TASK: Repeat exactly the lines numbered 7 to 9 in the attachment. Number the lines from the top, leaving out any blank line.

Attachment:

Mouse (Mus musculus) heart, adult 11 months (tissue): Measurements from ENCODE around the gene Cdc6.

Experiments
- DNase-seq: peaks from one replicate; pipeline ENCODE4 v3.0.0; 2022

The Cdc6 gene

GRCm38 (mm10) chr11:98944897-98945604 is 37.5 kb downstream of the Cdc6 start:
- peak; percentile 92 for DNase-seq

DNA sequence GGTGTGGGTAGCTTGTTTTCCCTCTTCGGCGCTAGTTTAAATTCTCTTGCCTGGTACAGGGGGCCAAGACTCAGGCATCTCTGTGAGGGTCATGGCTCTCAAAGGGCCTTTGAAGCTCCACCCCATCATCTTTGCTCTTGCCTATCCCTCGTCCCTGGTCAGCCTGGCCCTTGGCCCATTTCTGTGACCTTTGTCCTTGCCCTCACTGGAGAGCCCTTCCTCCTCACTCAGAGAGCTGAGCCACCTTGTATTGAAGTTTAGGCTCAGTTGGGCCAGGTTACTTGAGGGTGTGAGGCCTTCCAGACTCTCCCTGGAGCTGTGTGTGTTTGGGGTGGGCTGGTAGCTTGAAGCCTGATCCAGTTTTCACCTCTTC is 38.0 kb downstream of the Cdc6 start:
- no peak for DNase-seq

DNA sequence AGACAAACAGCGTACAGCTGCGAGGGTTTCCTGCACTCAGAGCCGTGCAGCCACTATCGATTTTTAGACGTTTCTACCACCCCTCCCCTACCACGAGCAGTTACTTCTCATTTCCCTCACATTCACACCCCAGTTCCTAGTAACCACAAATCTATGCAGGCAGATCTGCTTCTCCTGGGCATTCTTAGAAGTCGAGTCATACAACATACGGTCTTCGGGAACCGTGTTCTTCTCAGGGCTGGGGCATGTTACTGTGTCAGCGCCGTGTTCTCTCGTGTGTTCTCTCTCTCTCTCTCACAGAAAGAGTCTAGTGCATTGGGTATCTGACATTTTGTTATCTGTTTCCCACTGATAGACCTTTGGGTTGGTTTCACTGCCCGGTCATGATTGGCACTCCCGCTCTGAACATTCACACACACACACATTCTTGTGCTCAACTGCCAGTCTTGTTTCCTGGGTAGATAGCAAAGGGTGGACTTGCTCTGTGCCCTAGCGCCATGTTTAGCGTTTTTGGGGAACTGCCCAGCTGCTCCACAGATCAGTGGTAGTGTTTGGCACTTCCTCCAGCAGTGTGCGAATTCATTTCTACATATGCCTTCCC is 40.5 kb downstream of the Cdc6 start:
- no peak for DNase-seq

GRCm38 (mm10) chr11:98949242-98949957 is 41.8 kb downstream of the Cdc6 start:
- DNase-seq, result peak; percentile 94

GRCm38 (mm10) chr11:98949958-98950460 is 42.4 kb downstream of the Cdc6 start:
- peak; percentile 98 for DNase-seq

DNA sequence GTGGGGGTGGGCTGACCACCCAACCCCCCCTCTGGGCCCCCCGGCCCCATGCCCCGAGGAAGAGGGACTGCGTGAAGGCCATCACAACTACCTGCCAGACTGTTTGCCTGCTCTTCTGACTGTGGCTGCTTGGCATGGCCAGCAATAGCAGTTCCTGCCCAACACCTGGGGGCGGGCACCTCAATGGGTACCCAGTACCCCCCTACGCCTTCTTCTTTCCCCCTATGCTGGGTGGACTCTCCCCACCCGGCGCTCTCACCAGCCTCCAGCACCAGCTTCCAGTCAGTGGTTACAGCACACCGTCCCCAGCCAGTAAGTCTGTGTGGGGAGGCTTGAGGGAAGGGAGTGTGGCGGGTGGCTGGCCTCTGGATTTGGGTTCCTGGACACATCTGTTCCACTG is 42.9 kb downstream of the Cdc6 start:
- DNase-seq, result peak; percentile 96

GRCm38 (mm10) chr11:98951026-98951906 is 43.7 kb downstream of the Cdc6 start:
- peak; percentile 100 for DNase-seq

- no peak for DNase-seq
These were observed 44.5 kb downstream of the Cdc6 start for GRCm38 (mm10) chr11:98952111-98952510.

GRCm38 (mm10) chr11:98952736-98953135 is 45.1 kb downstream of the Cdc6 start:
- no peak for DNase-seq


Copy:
DNA sequence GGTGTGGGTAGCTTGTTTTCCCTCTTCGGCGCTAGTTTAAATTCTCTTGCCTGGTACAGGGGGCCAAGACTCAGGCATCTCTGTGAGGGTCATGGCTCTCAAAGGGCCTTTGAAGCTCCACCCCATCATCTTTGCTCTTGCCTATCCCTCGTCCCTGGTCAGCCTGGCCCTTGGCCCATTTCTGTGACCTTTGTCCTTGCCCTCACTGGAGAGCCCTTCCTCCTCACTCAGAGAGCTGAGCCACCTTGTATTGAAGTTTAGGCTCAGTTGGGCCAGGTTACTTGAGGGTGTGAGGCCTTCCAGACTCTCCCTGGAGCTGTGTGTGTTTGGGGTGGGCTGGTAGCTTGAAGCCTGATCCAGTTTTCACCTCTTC is 38.0 kb downstream of the Cdc6 start:
- no peak for DNase-seq

DNA sequence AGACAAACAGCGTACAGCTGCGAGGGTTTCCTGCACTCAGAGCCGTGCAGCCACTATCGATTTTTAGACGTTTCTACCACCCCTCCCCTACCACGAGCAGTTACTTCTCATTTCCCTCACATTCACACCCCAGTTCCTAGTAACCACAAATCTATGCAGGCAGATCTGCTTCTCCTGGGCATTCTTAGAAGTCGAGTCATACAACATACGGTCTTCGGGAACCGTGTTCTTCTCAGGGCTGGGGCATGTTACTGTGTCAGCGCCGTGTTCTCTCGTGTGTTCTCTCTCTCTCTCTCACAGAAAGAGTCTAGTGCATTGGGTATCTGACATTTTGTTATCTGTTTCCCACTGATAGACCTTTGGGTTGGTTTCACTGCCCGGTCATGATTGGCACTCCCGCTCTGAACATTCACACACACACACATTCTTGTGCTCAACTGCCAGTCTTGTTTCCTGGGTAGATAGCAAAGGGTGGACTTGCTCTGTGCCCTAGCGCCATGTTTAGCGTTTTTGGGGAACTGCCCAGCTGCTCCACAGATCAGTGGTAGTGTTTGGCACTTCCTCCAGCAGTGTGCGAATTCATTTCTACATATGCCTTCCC is 40.5 kb downstream of the Cdc6 start: